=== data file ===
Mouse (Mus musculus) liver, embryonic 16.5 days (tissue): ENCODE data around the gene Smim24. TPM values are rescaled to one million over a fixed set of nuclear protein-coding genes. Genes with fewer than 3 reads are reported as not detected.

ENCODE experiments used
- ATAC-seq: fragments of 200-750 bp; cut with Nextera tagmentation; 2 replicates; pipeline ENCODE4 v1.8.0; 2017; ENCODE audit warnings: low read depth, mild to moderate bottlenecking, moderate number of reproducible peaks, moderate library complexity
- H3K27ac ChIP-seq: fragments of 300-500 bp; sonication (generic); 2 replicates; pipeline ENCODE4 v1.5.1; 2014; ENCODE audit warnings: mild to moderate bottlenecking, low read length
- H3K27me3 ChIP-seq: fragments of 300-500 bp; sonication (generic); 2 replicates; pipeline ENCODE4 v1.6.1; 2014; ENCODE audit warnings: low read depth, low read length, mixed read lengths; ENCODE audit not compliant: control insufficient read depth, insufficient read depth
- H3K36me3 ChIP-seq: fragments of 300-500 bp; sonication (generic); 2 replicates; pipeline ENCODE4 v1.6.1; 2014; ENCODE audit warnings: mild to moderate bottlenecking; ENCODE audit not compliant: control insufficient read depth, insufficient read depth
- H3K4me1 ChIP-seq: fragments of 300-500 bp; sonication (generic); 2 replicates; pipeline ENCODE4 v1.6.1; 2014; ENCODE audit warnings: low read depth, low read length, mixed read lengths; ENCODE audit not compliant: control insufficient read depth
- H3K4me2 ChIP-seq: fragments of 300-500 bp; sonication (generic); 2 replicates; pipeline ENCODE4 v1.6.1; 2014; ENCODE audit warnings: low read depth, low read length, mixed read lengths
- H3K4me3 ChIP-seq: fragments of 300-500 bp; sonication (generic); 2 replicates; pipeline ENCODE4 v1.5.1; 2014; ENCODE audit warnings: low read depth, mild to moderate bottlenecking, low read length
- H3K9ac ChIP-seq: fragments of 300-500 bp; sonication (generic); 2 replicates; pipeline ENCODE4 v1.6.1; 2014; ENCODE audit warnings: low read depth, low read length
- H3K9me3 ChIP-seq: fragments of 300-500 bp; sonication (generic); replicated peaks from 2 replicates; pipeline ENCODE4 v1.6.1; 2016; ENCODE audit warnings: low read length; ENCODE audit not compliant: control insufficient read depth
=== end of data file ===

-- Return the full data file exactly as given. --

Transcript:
Mouse (Mus musculus) liver, embryonic 16.5 days (tissue): ENCODE data around the gene Smim24. TPM values are rescaled to one million over a fixed set of nuclear protein-coding genes. Genes with fewer than 3 reads are reported as not detected.

ENCODE experiments used
- ATAC-seq: fragments of 200-750 bp; cut with Nextera tagmentation; 2 replicates; pipeline ENCODE4 v1.8.0; 2017; ENCODE audit warnings: low read depth, mild to moderate bottlenecking, moderate number of reproducible peaks, moderate library complexity
- H3K27ac ChIP-seq: fragments of 300-500 bp; sonication (generic); 2 replicates; pipeline ENCODE4 v1.5.1; 2014; ENCODE audit warnings: mild to moderate bottlenecking, low read length
- H3K27me3 ChIP-seq: fragments of 300-500 bp; sonication (generic); 2 replicates; pipeline ENCODE4 v1.6.1; 2014; ENCODE audit warnings: low read depth, low read length, mixed read lengths; ENCODE audit not compliant: control insufficient read depth, insufficient read depth
- H3K36me3 ChIP-seq: fragments of 300-500 bp; sonication (generic); 2 replicates; pipeline ENCODE4 v1.6.1; 2014; ENCODE audit warnings: mild to moderate bottlenecking; ENCODE audit not compliant: control insufficient read depth, insufficient read depth
- H3K4me1 ChIP-seq: fragments of 300-500 bp; sonication (generic); 2 replicates; pipeline ENCODE4 v1.6.1; 2014; ENCODE audit warnings: low read depth, low read length, mixed read lengths; ENCODE audit not compliant: control insufficient read depth
- H3K4me2 ChIP-seq: fragments of 300-500 bp; sonication (generic); 2 replicates; pipeline ENCODE4 v1.6.1; 2014; ENCODE audit warnings: low read depth, low read length, mixed read lengths
- H3K4me3 ChIP-seq: fragments of 300-500 bp; sonication (generic); 2 replicates; pipeline ENCODE4 v1.5.1; 2014; ENCODE audit warnings: low read depth, mild to moderate bottlenecking, low read length
- H3K9ac ChIP-seq: fragments of 300-500 bp; sonication (generic); 2 replicates; pipeline ENCODE4 v1.6.1; 2014; ENCODE audit warnings: low read depth, low read length
- H3K9me3 ChIP-seq: fragments of 300-500 bp; sonication (generic); replicated peaks from 2 replicates; pipeline ENCODE4 v1.6.1; 2016; ENCODE audit warnings: low read length; ENCODE audit not compliant: control insufficient read depth